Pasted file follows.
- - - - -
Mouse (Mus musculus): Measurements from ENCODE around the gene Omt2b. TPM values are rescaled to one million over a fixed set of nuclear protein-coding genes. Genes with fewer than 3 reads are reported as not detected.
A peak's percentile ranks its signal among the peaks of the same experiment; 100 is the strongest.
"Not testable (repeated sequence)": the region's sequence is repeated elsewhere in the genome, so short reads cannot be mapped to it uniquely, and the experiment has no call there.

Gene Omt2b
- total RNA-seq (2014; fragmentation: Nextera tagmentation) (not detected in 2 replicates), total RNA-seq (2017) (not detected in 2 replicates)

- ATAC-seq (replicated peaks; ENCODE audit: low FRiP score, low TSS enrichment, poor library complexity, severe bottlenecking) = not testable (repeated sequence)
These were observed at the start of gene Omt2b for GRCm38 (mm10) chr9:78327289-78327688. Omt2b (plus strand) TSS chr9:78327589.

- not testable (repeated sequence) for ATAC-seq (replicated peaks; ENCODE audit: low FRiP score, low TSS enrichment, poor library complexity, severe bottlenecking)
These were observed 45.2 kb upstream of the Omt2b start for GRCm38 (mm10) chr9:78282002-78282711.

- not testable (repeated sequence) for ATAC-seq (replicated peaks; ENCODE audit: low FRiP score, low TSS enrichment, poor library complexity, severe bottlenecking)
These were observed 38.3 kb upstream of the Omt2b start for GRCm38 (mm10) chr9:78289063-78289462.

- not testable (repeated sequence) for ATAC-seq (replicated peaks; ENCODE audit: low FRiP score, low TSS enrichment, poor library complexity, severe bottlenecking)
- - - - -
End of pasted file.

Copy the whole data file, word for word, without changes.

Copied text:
Mouse (Mus musculus): Measurements from ENCODE around the gene Omt2b. TPM values are rescaled to one million over a fixed set of nuclear protein-coding genes. Genes with fewer than 3 reads are reported as not detected.
A peak's percentile ranks its signal among the peaks of the same experiment; 100 is the strongest.
"Not testable (repeated sequence)": the region's sequence is repeated elsewhere in the genome, so short reads cannot be mapped to it uniquely, and the experiment has no call there.

Gene Omt2b
- total RNA-seq (2014; fragmentation: Nextera tagmentation) (not detected in 2 replicates), total RNA-seq (2017) (not detected in 2 replicates)

- ATAC-seq (replicated peaks; ENCODE audit: low FRiP score, low TSS enrichment, poor library complexity, severe bottlenecking) = not testable (repeated sequence)
These were observed at the start of gene Omt2b for GRCm38 (mm10) chr9:78327289-78327688. Omt2b (plus strand) TSS chr9:78327589.

- not testable (repeated sequence) for ATAC-seq (replicated peaks; ENCODE audit: low FRiP score, low TSS enrichment, poor library complexity, severe bottlenecking)
These were observed 45.2 kb upstream of the Omt2b start for GRCm38 (mm10) chr9:78282002-78282711.

- not testable (repeated sequence) for ATAC-seq (replicated peaks; ENCODE audit: low FRiP score, low TSS enrichment, poor library complexity, severe bottlenecking)
These were observed 38.3 kb upstream of the Omt2b start for GRCm38 (mm10) chr9:78289063-78289462.

- not testable (repeated sequence) for ATAC-seq (replicated peaks; ENCODE audit: low FRiP score, low TSS enrichment, poor library complexity, severe bottlenecking)